Honor our veterans today

Published 12:00 am Tuesday, November 11, 2003

Suffolk News-Herald

Today is a day marking the Nov. 11, 1918 end of the first modern global conflict – World War I – a day that many people recognize as nothing more than a day off from work. It is far more than that, however.

In fact, the holiday came about through an act of Congress on June 4, 1926, and it honors men and women who have served in the U.S. armed services.


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The official recognition of the &uot;Great War&uot; was enacted at the end of &uot;the most destructive, sanguinary and far reaching war in human annals.&uot;

At the News-Herald, our office staff and reporters are keyboarding away.

That isn’t the case, however, with banks, city and state government, and some businesses that choose to observe that it is a legal federal holiday in the U.S.

As for me, no matter where I might be today, it’ll be Veterans Day; a day to honor those who fought and in many cases, died so that Americans could continue to live lives where we have the greatest freedom in the world.

I learned in grade school, as far back as I can remember, to stand at attention whenever &uot;The Flag&uot; passed by, whether in a parade or upon a flag draped coffin carrying some unsung hero to his final resting place here on Earth.

I remember standing at attention each morning after we’d all assembled in our classes, hands in a salute position at our foreheads, eyes locked intently upon our beautiful 48-starred flag. We didn’t hesitate, but eagerly jumped to our feet as our teacher said, &uot;Let us salute our American Flag.&uot; Of course, we all said the Pledge of Allegiance and that was followed by our salute to the Christian Flag.

How things have changed… Now, I am praying along with many other Christians in this nation about the Pledge of Allegiance. In case you haven’t heard; that along with other Christian values, is under attack by the minority in this nation who feel the words, &uot;Under God&uot; should be removed from that beautiful and inspiring pledge.

But, I digress…

As for the observance of Veteran’s Day; consider the ordinary man, like some of the young Marines I’ve featured in stories since Operation Iraqi Freedom commenced… They have gone off to serve in a country where hatred for them is a boiling cauldron waiting to spill over onto them.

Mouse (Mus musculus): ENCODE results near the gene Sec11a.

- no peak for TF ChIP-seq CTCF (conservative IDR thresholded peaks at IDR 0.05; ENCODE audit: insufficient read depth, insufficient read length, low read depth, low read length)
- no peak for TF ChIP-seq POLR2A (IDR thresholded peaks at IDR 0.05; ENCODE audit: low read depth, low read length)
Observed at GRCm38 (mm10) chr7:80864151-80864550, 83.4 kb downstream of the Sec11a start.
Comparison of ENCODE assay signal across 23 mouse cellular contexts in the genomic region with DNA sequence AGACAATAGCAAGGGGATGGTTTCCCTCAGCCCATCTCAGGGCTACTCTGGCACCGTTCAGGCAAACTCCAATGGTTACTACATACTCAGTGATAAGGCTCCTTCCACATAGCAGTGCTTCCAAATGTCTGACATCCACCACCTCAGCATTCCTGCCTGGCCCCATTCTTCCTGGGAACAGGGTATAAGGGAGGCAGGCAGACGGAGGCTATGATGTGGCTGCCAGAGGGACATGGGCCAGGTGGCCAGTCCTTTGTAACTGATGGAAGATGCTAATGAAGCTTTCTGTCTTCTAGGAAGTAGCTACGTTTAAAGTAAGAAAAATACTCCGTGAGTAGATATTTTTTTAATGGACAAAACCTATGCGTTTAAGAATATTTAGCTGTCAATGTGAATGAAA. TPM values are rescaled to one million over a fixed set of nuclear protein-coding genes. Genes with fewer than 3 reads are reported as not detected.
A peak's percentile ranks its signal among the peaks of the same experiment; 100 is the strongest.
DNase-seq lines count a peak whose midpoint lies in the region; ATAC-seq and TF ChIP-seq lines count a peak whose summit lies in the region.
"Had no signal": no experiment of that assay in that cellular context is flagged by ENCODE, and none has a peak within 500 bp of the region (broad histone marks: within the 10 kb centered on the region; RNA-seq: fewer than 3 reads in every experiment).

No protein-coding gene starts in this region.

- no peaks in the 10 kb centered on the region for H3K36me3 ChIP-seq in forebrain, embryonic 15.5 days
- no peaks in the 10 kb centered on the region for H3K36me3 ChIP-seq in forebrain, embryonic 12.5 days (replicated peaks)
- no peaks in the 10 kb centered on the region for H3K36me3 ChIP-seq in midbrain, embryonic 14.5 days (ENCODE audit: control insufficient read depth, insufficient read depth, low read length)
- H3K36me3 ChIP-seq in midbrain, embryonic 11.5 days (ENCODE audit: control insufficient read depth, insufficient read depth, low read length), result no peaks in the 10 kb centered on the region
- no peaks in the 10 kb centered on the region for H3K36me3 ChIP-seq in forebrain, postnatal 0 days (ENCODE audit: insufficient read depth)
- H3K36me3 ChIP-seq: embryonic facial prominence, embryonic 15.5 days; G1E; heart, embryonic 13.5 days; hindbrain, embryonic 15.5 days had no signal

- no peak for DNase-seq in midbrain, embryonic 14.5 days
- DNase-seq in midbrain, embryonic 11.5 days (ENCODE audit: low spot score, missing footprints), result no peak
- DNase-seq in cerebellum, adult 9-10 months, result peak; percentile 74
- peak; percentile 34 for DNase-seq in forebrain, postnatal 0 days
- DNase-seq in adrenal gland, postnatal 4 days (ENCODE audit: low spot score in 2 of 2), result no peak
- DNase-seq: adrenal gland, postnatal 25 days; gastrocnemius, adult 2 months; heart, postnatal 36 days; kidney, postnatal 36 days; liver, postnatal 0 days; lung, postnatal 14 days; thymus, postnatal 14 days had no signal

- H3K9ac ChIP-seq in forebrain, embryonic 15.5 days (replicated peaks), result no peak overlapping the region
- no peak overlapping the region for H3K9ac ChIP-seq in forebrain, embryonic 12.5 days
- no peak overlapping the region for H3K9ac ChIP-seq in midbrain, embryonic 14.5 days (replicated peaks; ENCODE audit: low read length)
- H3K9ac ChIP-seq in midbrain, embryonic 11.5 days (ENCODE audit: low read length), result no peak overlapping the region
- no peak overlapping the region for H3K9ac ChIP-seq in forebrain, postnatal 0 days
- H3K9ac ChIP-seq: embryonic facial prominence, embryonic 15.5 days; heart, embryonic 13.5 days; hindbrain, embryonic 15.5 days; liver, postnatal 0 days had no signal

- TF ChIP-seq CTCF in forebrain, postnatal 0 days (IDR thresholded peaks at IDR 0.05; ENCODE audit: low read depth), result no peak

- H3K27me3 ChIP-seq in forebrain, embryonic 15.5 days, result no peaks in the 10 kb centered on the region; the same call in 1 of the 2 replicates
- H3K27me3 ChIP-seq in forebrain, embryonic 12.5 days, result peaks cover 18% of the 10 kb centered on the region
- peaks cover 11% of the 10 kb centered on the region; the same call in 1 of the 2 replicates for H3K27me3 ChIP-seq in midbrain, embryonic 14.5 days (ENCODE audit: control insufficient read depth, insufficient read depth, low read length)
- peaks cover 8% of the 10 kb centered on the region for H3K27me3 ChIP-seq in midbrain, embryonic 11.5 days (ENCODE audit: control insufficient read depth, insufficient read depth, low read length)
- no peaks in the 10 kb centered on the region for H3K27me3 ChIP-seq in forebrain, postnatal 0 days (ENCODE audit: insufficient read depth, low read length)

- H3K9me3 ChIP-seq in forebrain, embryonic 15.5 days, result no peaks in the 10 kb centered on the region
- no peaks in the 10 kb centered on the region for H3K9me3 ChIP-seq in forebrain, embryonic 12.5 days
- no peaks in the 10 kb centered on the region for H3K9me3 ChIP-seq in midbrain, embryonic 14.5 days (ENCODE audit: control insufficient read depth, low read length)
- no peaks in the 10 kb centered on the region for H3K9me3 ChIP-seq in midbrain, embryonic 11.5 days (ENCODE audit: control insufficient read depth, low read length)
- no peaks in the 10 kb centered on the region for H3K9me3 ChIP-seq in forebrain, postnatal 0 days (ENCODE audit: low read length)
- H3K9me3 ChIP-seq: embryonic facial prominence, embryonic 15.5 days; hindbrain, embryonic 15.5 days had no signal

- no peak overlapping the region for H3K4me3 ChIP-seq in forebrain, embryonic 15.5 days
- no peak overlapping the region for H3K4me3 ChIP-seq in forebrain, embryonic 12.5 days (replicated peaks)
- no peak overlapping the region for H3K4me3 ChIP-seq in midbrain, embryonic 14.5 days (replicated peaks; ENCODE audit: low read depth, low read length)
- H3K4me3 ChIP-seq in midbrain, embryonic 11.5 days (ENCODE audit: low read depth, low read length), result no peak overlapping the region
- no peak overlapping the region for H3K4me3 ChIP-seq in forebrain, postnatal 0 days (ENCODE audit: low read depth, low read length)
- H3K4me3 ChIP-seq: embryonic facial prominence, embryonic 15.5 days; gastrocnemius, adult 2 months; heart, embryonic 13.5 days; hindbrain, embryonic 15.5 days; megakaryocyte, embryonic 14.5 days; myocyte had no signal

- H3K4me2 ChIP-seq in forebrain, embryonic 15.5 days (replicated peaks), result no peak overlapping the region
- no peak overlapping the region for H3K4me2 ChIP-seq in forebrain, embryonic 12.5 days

Think also of the politicians, and &uot;wanabe&uot; public servants who strive to gain our vote and then they offer service quite in disproportion to campaign promises. In contrast, look at those who daily offer up their lives in service to this nation.

You might be of an opinion that soldiers are paid for their services and receive great benefits and lots of &uot;pogey bait&uot; (medals), but they don’t have the option of saying they don’t like their job and quitting. They stay; they fight and they die. Because it is their job.

I know, right about now, some are saying, &uot;Well, they shouldn’t go to war anyway.&uot; That was probably not their dream in joining a branch of American Armed Forces. They join for many reasons including patriotism, but they all have a &uot;boss,&uot; the Commander In Chief; the President of the United States. When he signs us on for a war, they have no choice but to fight or die.

Would you have it any other way? What would you do should you found yourself or your family in danger with the enemy on our shores? Didn’t we get a taste of that on 9-11? How did you feel that day? Like stepping up and striking out at those who would destroy us? Even the best of Christians out there were ready to &uot;rock ‘n roll&uot; that horrific day.

How much more so did our forefathers of World War I feel when our beautiful, benevolent nation became involved for the first time in freedom fighting? I choose to believe that those brave souls who stepped up to the plate deserve my reverence; for a few moments at the least. Those serving and protecting our nation today; they definitely deserve the very best God has to offer.

Undoubtedly, you will see an American flag today. When you do; look at the colors. All those red stripes stand for the blood shed on foreign soil. The white stands for the purity of this nation, and even though it’s not so pure any longer, I still believe in the sanctity of our country as a whole.

I saw my two Marine brothers return from Vietnam; one from two tours including the last from which he is permanently disabled. I’ve seen my uncle serve the Navy where he was at &uot;Pearl&uot; when that great conflict took place. My father served in World War II through the Air Force, and I have a step-granddaughter serving now in the Army. I don’t see them as heroes… only as servants to the people of this country.

The military men and women today will someday be just common veterans, like their forefathers. The ranks of those who fought, lived and died in World War I are ever thinning, and before long; there will be none to parade out on this special day.

Think about the Veterans Day services you will undoubtedly see on the news this evening. Look at the lined faces and see them as the dauntless heroes they once were. Do not look at the frail little gentlemen as weak or without purpose. They lived through something that we can only through movies imagine. These were our beloved kinsmen. They deserve this day and whether you are working or &uot;off&uot; for the holiday; stop to believe in them and the good old &uot;red, white and blue.&uot; After all; it was good enough to die for.

Barbara Allen is a staff writer for the News-Herald. You can reach her at 934-9617, or via e-mail@barbara.allen@suffolknewsherald.com.